This is an explanatory supplement to the Wikipedia:Civility and Wikipedia:Ownership of articles policies.
|This page in a nutshell: Bullying is not permitted on Wikipedia, and any violators will be blocked from editing.|
WikiBullying is using Wikipedia to threaten and/or intimidate other people, whether they are Wikipedia editors or not. Doing so violates Wikipedia's civility policy which states that
even a single act of severe incivility could result in a block...
If you feel that you are being bullied or another user has threatened you with bodily harm, it is important that you report them immediately to the Incidents page on the Administrator's Noticeboard so the matter can be properly dealt with. However, see "What bullying is not" below, to properly distinguish between a complaint about bullying versus other kinds of complaints. All complaints about bullying, even those which turn out to be unjustified should be treated with seriousness and respect, and any WP:BOOMERANG on individuals who have complained they are being bullied is contrary to the principles of respect for thoughtful intellectual discourse that Wikipedia represents. No one should ever fear coming forward to make the community aware of a bullying concern.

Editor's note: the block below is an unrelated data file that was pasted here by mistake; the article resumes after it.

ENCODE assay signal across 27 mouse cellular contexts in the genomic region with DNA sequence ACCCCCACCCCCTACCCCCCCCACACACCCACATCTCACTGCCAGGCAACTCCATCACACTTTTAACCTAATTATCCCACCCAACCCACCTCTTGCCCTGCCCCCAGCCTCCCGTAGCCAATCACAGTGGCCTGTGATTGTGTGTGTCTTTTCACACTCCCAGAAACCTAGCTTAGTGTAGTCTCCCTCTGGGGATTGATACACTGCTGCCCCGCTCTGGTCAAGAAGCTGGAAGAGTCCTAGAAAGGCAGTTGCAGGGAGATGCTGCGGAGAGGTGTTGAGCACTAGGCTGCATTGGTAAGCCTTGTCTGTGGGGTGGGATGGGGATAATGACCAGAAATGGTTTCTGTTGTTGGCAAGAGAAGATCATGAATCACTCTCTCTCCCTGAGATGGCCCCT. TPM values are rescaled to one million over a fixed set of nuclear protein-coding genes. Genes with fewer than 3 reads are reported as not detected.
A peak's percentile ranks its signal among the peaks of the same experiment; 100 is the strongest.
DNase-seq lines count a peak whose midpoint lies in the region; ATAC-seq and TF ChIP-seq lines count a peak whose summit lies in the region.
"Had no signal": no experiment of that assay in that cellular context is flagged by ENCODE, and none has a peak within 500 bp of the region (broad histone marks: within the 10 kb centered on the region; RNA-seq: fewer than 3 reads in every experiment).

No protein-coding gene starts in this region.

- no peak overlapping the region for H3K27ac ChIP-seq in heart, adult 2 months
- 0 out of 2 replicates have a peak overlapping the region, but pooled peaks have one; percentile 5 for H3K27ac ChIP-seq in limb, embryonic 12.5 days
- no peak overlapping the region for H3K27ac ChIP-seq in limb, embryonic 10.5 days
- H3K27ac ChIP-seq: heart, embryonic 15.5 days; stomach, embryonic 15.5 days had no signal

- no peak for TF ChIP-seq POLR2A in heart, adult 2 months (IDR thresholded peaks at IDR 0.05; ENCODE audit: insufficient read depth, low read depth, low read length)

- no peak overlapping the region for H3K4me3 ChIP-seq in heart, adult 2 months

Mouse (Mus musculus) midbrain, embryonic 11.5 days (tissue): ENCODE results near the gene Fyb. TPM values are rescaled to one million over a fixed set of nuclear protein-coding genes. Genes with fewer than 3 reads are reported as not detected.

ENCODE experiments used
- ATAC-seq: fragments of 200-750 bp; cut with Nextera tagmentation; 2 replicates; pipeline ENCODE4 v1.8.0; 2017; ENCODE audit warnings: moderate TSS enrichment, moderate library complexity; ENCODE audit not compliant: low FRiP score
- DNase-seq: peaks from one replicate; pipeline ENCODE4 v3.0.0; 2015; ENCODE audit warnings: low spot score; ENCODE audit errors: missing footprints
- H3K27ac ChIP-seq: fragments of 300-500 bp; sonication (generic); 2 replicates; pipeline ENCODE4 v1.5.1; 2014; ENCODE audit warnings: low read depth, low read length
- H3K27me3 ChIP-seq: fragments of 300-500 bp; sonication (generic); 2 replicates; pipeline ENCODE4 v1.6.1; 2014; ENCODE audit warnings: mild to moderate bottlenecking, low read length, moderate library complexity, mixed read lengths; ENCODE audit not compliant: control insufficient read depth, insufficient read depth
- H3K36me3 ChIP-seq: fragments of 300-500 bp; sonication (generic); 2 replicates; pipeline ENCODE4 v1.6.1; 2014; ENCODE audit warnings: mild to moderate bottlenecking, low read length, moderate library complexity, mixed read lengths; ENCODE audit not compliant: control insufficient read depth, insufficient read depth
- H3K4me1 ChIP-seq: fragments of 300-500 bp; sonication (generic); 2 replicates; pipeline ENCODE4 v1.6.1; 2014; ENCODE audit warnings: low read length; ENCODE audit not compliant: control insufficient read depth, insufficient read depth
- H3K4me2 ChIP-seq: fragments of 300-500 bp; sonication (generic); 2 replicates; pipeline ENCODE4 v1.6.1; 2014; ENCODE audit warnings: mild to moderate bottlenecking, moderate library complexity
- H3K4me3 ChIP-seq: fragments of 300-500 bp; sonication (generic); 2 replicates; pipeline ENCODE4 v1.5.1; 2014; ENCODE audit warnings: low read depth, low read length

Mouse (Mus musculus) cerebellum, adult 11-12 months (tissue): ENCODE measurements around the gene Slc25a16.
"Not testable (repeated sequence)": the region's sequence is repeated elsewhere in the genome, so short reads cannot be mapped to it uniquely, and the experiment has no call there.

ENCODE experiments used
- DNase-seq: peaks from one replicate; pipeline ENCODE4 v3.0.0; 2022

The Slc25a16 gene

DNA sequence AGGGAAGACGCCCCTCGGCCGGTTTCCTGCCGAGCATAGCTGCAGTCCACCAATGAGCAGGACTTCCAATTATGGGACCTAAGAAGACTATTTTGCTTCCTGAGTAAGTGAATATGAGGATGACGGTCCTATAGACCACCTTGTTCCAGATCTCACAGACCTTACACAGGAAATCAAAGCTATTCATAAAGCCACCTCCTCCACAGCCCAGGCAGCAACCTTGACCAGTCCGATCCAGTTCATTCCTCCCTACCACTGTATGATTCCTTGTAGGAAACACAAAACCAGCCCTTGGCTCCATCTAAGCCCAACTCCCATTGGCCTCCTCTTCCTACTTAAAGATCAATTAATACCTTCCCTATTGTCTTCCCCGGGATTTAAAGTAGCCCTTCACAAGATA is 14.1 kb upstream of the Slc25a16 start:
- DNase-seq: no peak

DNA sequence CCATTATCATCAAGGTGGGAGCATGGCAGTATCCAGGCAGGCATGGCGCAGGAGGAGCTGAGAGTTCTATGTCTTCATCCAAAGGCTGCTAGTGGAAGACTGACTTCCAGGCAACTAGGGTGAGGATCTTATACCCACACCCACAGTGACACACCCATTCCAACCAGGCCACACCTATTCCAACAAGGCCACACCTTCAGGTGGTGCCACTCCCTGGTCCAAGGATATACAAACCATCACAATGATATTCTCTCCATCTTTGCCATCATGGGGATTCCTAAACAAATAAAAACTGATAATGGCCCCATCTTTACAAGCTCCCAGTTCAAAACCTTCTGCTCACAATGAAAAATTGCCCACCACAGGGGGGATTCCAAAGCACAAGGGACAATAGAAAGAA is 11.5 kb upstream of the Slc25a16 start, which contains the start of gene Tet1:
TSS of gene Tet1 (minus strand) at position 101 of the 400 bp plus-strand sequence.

There are essentially two forms of bullying on Wikipedia: attacks against the individual editor by targeting a single user, or giving the perception of power aimed at the entire Wikipedia community at large.
On Wikipedia, all editors have fair and equal rights to editing all articles, project pages, and all other parts of the system. While some may have more knowledge or familiarity with a topic than others, this does not mean those with less Wikipedia jargon are at a lower level, or not entitled to their point of view.
Stating a real policy when it is necessary is not considered WikiBullying.
Forms of WikiBullying
There are experts, or those otherwise very knowledgeable of a topic, in every field who create and make major contributions to the articles relating to that topic. They may be familiar with where to find sources of information to establish notability and vouch for accuracy, and have better overall knowledge (see WP:STEWARDSHIP). But this does not constitute ownership of any articles. No article on Wikipedia is owned by any editor. Any text that is added to Wikipedia is freely licensed under WP:CC-BY-SA and other users are free to add, remove or modify it at will, provided that such editing is done responsibly. While there may be disagreement, generally consensus will determine the final outcome.
Point of View (POV) railroading refers to the use of bullying tactics to discredit an editor with an opposing viewpoint or eliminate them from a discussion.
False accusations are a common form of bullying on Wikipedia, although people do sometimes make honest mistakes. Accusations of misconduct made without evidence are considered a serious personal attack.
Making "no-edit" orders contrary to policy